U.S. Army/National Geographic Creative
U.S. Army/National Geographic Creative

Found in the Archives, Seldom Seen Photos From World War II

U.S. Army soldiers make an amphibious landing on the banks of Germany’s Rhine River. Navy sailors take a break from combat for a dip in the Pacific Ocean. A young marine cleans sand out of his shoe. These World War II–era images are part of a small collection of photographs currently on display in the basement of National Geographic’s headquarters in Washington, D.C. (Sorry, not open to the public, but we’re bringing you a selection here on Proof, along with the original captions.)

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“The Marines Land.” Marines hit three feet of rough water as they leave their LST to take the beach at Cape Gloucester, December 26, 1943. Photograph by the U.S. Marine Corps
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“Sittin’ On Top of the World.” Of all things, Marine Private First Class Raymond L. Hubert, of Detroit, Michigan, chooses a huge unexploded naval shell for a sofa as he removes a three day accumulation of Saipan sand from his field shoes. Photograph by Staff Sgt. Andrew B. Knight, U.S. Marine Corps

Tucked away among the 11.5 million photographic items housed in the National Geographic archive, the images were among those recently pulled from storage by NG Creative’s Julia Andrews and Debbie Li and archivist Bill Bonner in homage to the 70th anniversary of the end of World War II, marked earlier this year.

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French mademoiselle waves tricolor in tribute to the forces which liberated her city as they march past Notre Dame Cathedral in Paris, France. August 26, 1944. Photograph by U.S. Army Signal Corps
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Women employees working on the nose assemblies of Douglas “Havoc” A-20 attack bombers. Photograph by the Douglas Aircraft Company, Inc.

Bringing them out of the archive provides an insight into the lives and mentalities of the past. “They tell a story we don’t want to forget,” says Li.

The National Geographic Society archive once had an entire collection of photographs specifically dedicated to World War II, but in the early 1960s, the archive ran out of physical space to house prints, and the collection was culled. What remained was stashed in files not related to the war, and Bonner periodically came across them while doing research on other topics.

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Crouching low in a DUKW for concealment and protection, men of the 89th division, U.S. Third Army, cross the Rhine River at Oberwesel, Germany. March 26, 1945. Photograph by the U.S. Department of Defense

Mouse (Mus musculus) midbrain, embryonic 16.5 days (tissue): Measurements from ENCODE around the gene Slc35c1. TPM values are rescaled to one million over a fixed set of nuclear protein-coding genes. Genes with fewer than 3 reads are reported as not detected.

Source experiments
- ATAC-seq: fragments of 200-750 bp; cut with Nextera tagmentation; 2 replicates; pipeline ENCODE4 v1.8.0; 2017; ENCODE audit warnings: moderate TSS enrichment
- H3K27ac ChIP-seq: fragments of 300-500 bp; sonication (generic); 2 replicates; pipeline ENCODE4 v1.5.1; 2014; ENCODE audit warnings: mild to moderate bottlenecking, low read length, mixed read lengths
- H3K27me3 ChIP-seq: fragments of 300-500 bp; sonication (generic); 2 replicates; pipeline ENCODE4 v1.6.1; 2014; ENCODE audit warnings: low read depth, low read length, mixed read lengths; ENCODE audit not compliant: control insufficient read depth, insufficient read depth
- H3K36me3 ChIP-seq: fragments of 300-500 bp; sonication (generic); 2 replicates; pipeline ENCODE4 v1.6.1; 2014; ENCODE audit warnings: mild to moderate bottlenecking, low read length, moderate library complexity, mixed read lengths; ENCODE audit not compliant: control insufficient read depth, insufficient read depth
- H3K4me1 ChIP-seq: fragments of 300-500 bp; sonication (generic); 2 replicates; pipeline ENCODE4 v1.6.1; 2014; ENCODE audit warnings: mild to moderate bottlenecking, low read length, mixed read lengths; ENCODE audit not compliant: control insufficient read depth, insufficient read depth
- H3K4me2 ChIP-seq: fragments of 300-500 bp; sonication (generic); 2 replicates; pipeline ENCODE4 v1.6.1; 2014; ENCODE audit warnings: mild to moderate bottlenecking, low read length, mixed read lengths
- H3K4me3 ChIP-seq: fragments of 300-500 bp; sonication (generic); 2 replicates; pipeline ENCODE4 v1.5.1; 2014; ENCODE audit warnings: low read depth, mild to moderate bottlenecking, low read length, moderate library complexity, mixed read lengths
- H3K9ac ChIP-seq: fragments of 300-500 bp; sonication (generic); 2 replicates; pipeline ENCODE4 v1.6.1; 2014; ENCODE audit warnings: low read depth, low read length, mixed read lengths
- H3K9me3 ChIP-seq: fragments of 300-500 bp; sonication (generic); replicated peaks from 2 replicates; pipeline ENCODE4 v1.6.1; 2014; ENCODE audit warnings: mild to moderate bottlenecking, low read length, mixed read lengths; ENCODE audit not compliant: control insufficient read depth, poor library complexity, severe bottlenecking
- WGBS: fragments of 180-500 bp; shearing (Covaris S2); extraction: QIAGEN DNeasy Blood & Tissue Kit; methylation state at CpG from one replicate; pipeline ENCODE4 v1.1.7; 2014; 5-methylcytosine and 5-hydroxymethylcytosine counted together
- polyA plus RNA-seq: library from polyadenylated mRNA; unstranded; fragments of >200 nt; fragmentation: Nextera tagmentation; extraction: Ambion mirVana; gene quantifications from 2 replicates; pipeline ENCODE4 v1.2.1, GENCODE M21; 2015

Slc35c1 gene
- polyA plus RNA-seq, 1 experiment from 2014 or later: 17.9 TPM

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“Relaxing After Battle.” Crewmen of a U.S. Navy aircraft carrier banish post-battle nervous strain by taking a swim in the warm waters of a lagoon in the Marshalls only a few days after laying siege to and conquering Roi Island in the Kwajalein atoll. Released April 18, 1944. Photograph by the U.S. Navy

According to Bonner, National Geographic magazine published “a lot of stories about soldiers—a life for the soldier, that kind of thing … and less [about] the frontline battles.”

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“Wedding Ceremony at Church Hit by Bomb.” The bombing of this beautiful Roman Catholic Church in London did not stop Fusilier Tom Dowling and Miss Martha Coogan being married there today. After the ceremony was over, Father Finn, who performed the ceremony, assisted the bridal couple over the debris to the church exit. Fox. September 14, 1940.
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“Londoners Sleep in Safety at Aldwych. First Pictures in New Shelter Where People Occupy Railway Lines.” These are the first pictures to be taken at Aldwych Shelter, the stretch of underground railway between Aldwych and Holborn which has been taken out of service to provide safe shelter for Londoners in air raids. Photograph shows the railway lines as well as the platforms provide a dormitory for Londoners during the night raids. October 5, 1940. Photograph by Acme Newspictures

“You would never think that National Geographic was even interested, but we were,” says Andrews. “Editors were paying attention to this. They wanted it in the [archive] collection but never published it.”

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“It Was Worth It, Abe.” … so that … “freedom … shall not perish from the earth …” A fighting Coast Guardsman, who gave his right arm in battle pays Memorial Day tribute at the Lincoln shrine in Washington, D.C. He is Coast Guardsman Thomas Sortino of Chicago, who participated in the North African invasion. Photograph by U.S. Coast Guard

Many of the photos on display are wire photos—distributed by news agencies and not commissioned by National Geographic magazine. They’re displayed with the original caption information that was taped on the back of the print. These captions add a rich layer to the show, giving the viewer insight into the mentalities of the time. The captions are clinically written and matter-of-fact, with a “neutrality you wouldn’t have now,” says Andrews.

Thanks to Bonner, Li, and Andrews, these incredible photographs not seen in decades can ensure that some moments won’t be forgotten.